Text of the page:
Cancer pesticide found in popular beers

26th February, 2016 by Neal Baker

Fourteen well-known beers have been found to contain traces of a pesticide thought to be carcinogenic, a new study has revealed.

(Photo: Flickr)

Levels of glyphosate – a weedkiller that is believed to be carcinogenic – were found by scientists in fourteen of Germany’s most popular beers, including global brand Beck’s Pils and Erdinger.

The study, conducted by the Environmental Institute in Munich, found as much as 30 micrograms of the pesticide in a litre of Hasseröder beer.

The permitted limit of glyphosate in drinking water in Germany is 0.1 micrograms per litre, according to German newspaper Der Spiegel.

Beck’s Pils was found to have 5 microgams of the pesticide per litre. Paulaner Weissbier and Erdinger Weissbier had 0.66 and 2.92 micrograms respectively.

The World Health Organisation named glyphosate as a probable cause….

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5 Responses to “Cancer pesticide found in popular beers”

  1. gianpaolo says:

    you should have a look at your measuring understanding. 30 microlgrams is 0.03 milligrams. 5 mg would be 5000 micrograms, 50 times the limit 0.1 mg = 100 micrograms. The 2 other mentioned beers would be way below the limit, at 0.66 micrograms and 2.92 micrograms.

  2. Jonathan Hesford says:

    Are you confusing micrograms and milligrams on the figure for Becks?
    Also the ESFA have issued their response to the cancer risk of glyphosate

  3. You cannot compare levels approved for drinking water to levels found in beer or wine. This is the same fallacy used by the anti vaccine community: they compare the levels of mercury allowed in drinking water to the level of mercury in vaccines. Vaccines are administered in tiny doses, whereas we drink liters of water a day. If we consumed liters of vaccines a day, then, yes, there would be a problem. But that’s not reality.
    Study the IARC report on glyphosate: lists describe the level of evidence that something can cause cancer, not how likely it is that something will cause cancer in any particular person. For example, IARC considers there to be strong evidence that both tobacco smoking and eating processed meat can cause cancer, so both are listed as “carcinogenic to humans.” But smoking is much more likely to cause cancer than eating processed meat, even though both are in the same category.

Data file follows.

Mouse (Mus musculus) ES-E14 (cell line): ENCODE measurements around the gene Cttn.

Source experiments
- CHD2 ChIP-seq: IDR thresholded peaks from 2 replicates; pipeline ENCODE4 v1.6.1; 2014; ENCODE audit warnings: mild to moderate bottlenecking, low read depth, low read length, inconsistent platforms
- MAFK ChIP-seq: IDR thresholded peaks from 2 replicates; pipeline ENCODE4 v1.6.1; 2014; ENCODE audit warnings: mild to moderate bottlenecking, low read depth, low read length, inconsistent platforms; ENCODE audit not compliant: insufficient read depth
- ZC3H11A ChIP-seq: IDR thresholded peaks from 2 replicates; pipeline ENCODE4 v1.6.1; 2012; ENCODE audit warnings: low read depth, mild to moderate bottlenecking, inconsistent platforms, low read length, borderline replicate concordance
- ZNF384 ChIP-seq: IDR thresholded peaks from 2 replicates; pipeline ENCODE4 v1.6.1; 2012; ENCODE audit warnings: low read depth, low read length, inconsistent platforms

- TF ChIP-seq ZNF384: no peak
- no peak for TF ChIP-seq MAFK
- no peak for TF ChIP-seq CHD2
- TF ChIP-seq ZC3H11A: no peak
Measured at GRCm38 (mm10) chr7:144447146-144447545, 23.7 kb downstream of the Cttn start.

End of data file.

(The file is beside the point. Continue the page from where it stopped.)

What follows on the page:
Carcinogens do not cause cancer at all times, under all circumstances. Some may only be carcinogenic if a person is exposed in a certain way (for example, swallowing it as opposed to touching it). Some may only cause cancer in people who have a certain genetic makeup. Some of these agents may lead to cancer after only a very small exposure, while others might require intense exposure over many years. Again, you should refer to the agencies’ reports for specifics.
    Even if a substance or exposure is known or suspected to cause cancer, this does not necessarily mean that it can or should be avoided at all costs. For example, estrogen is a known carcinogen that occurs naturally in the body. Exposure to ultraviolet (UV) radiation from sunlight is also known to cause cancer, but it’s not practical (or advisable) to completely avoid the sun. These lists also include many commonly used medicines, particularly some hormones and drugs used to treat cancer. For example, tamoxifen increases the risk of certain kinds of uterine cancer but can be very useful in treating some breast cancers, which may be more important for some women. If you have questions about a medicine that appears on one of these lists, be sure to ask your doctor.”

  4. Jonathan Hesford says:

    Neal, you’ve made a similar mistake again. Now you’ve changed the permitted limit of glyphosate in drinking water to 0.1 micrograms when it should be 0.1 milligrams. And even then, the WHO safe limit is set at 0.9 mg. So the Brewers Association is right. A bloke would have to be drinking over 4800 litres of beer a day to even approach the safe limit, which is set at 100 times lower than the level at which adverse effects have been observed.

    The whole article is full of misinformation and the title is ridiculous. If I were you I’d just delete it and pretend I’d never written it.

    • Neal Baker says:

      Jonathan, you’re mistaken. The German limit is 0.1 micrograms, according to the body that carried out the study. There is absolutely no misinformation in this article. The substance has been linked to cancer, although this has been debated by the EFSA and the German Brewers Association. The story ensures that all sides of this argument are covered. Given that it is accurate and it was one of our most well-read stories over the weekend, I am in fact rather glad I wrote it.

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